Article 7 of the Draft SEP Guidelines provides that “[g]ood-faith negotiation regarding a SEP is an exemplification of the FRAND commitment. A SEP holder and implementer shall conduct good-faith negotiation on licensing terms such as royalty rate, quantity and duration, etc., so as to reach licensing terms that are FRAND”, and further list procedural and substantive factors for both SEP holders and implementors. “Good faith” entails obligations on both the SEP holder and implementer. On the one hand, the SEP holder shall fully disclose the necessary information in its offer, including information on the SEP involved (e.g., SEP list and the claim chart of the SEP against the standard), royalty proposal and reasonableness of license conditions. On the other hand, both implementer and SEP holder shall act in good faith in the process of negotiation by responding to offer/counteroffer actively and in a bona fide manner, clearly expressing intentions within a reasonable time, and fulfilling their confidentiality obligations on any trade secrets or other confidential information acknowledged during the negotiation. Notably, these good faith requirements are similar to the negotiation procedures provided in the Good Faith Negotiation Guidelines for Standard Essential Patent License by the Ministry of Economy, Trade and Industry of Japan. [Art. 7 of the Draft SEP Guidelines]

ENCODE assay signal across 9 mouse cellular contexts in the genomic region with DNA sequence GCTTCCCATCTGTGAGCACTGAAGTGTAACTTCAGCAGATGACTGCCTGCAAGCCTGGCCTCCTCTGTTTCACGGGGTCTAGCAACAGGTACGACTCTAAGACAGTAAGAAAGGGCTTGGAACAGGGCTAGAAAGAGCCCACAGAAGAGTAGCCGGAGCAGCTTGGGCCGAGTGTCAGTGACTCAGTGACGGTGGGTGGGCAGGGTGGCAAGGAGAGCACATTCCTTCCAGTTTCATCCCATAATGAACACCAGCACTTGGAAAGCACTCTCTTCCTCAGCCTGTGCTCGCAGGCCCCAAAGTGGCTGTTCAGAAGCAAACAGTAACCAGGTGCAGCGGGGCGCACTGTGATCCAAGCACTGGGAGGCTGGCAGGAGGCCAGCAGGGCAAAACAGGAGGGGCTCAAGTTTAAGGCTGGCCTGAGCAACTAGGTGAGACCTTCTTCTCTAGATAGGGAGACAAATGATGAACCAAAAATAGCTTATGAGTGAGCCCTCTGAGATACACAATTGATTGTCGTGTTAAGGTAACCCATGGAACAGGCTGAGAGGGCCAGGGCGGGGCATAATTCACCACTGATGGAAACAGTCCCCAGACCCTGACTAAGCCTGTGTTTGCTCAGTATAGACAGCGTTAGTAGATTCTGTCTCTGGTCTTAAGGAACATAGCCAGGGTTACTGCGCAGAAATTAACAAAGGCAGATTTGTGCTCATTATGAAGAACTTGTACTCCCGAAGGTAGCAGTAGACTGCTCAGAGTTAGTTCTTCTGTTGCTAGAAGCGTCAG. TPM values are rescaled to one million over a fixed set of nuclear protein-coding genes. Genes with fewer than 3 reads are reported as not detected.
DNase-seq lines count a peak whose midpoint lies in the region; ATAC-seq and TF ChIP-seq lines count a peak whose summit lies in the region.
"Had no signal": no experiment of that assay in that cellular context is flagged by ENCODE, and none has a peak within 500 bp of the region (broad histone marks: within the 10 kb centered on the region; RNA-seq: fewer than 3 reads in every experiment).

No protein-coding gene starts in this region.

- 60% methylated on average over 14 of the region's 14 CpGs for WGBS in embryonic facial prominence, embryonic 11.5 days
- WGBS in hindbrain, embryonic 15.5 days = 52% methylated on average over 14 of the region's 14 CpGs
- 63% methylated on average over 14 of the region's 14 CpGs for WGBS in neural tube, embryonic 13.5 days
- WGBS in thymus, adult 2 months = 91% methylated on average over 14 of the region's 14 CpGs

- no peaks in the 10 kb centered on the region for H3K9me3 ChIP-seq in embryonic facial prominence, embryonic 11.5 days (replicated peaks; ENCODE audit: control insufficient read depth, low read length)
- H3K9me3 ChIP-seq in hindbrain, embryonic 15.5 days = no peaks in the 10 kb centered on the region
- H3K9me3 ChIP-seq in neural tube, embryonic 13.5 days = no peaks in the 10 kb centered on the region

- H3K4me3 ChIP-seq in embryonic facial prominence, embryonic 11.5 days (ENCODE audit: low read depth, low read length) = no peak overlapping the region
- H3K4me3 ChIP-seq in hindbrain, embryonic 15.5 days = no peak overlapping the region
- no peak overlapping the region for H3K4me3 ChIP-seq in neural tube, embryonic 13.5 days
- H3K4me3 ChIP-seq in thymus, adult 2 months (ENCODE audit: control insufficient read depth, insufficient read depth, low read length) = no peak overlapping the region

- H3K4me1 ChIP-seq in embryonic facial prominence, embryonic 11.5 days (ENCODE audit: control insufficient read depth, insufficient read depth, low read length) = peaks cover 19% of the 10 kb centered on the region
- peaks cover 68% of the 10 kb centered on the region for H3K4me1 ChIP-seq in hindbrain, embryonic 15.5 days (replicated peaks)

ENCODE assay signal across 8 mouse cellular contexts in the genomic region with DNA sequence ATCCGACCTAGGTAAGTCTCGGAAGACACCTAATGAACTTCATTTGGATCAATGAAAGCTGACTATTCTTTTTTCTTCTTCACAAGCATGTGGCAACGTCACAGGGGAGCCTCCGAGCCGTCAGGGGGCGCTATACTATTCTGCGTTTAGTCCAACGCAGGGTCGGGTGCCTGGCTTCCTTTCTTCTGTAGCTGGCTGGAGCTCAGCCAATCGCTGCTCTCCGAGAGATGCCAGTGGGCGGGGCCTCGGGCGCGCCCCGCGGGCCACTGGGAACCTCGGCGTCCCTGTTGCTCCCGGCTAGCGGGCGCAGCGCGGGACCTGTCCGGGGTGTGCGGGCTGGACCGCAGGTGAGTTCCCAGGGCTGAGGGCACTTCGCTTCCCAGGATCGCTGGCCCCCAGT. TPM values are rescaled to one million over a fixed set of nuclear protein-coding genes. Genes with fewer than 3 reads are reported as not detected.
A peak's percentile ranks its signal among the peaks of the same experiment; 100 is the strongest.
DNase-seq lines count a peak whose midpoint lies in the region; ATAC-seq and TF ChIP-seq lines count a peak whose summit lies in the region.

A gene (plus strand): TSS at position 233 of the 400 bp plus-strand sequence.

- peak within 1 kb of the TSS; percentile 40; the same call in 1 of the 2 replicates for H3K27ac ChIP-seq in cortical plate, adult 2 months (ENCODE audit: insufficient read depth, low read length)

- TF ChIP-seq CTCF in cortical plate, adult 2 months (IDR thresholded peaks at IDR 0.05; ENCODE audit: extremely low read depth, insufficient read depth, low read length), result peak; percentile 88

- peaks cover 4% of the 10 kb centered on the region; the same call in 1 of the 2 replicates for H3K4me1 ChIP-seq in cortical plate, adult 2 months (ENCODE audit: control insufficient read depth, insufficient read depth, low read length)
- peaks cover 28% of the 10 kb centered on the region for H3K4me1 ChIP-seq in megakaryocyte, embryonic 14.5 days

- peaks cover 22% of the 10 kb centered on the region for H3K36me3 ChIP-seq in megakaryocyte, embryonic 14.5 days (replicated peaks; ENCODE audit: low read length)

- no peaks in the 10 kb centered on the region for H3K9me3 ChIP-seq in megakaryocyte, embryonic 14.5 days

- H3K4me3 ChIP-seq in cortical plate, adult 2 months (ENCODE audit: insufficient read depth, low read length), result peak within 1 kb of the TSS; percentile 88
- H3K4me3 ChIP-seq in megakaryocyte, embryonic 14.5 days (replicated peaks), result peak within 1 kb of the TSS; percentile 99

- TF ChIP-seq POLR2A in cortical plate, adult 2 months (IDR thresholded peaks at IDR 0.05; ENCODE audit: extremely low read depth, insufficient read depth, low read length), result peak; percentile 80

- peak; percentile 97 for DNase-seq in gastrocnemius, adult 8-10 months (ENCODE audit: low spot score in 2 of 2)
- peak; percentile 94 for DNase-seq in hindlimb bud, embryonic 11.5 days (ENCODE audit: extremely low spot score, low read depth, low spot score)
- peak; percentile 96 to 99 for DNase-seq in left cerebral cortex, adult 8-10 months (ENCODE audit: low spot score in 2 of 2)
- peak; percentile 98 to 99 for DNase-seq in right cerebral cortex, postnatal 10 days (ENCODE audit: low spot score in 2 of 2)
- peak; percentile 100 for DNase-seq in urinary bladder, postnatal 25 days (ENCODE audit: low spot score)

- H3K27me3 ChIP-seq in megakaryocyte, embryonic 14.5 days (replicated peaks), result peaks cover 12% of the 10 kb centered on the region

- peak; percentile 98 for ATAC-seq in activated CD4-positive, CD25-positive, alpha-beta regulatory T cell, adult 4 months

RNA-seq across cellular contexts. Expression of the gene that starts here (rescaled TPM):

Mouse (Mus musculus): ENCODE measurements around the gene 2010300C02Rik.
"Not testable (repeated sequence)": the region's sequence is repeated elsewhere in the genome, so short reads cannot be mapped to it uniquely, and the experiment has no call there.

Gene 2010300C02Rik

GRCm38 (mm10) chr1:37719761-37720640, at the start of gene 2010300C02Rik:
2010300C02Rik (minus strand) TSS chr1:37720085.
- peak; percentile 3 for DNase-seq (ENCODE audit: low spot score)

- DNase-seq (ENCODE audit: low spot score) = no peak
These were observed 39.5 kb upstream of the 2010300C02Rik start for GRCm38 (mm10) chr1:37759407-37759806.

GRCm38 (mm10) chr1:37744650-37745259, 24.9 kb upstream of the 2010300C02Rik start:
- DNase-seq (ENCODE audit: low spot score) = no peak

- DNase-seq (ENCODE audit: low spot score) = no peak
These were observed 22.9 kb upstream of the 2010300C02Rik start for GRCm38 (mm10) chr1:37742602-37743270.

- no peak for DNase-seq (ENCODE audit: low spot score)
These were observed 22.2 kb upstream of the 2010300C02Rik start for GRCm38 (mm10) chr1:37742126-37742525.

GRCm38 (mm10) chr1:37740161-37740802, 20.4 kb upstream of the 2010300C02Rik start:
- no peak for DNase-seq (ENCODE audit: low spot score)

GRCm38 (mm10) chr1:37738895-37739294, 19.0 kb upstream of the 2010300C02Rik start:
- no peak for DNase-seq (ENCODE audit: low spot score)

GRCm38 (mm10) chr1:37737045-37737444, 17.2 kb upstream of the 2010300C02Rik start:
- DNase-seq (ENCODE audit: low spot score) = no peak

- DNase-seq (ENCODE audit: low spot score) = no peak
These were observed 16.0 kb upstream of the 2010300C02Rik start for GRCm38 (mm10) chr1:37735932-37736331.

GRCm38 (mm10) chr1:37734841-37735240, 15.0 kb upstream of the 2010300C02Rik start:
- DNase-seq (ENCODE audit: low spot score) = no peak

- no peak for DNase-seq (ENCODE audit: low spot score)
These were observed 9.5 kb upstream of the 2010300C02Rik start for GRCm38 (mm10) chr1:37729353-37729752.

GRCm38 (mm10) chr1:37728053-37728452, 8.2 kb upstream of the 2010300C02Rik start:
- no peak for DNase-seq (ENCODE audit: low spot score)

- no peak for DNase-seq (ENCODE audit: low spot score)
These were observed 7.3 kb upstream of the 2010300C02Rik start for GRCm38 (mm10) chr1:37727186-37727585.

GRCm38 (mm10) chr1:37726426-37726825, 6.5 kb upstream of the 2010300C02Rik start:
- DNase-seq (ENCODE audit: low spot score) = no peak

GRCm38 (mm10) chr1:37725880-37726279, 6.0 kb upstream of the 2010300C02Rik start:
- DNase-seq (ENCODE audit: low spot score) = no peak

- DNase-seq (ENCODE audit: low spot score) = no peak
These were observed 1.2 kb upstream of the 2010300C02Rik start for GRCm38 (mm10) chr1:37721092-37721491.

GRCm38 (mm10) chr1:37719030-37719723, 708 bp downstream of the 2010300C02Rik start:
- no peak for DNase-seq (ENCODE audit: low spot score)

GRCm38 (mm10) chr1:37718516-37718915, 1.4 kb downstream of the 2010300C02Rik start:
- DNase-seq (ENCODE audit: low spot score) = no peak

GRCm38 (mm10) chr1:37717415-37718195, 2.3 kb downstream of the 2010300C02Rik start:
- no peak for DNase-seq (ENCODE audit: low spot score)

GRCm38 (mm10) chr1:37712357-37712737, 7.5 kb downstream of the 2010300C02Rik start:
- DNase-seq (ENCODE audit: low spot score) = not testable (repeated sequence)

Good-faith negotiation also serves as a consideration in determining SEP-related abuse of dominance. In this respect, the absence of good-faith negotiation will likely be factored in by the SAMR in evaluating abusive violations. It appears that the SAMR aims to strike a balance on the issues of “hold-up” by SEP holder and “hold-out” by SEP implementer. Before the Draft SEP Guidelines were published, the IPR Guidelines provide that “the manifested behaviors of both parties in the course of negotiation and their respective true willingness reflected thereby” could be considered in finding abusive conducts by a SEP holder, and Guangdong High People Court’s Working Guidelines for Adjudicating Standard Essential Patent Cases also introduces the concept of “good-faith implementer”. In practice, the determination of “good faith” will still likely be made in light of the specific case circumstances, so comprehensive assessment of both the procedural and substantive aspects of a licensing negotiation needs to be conducted to evaluate whether the “good faith” criteria have been met.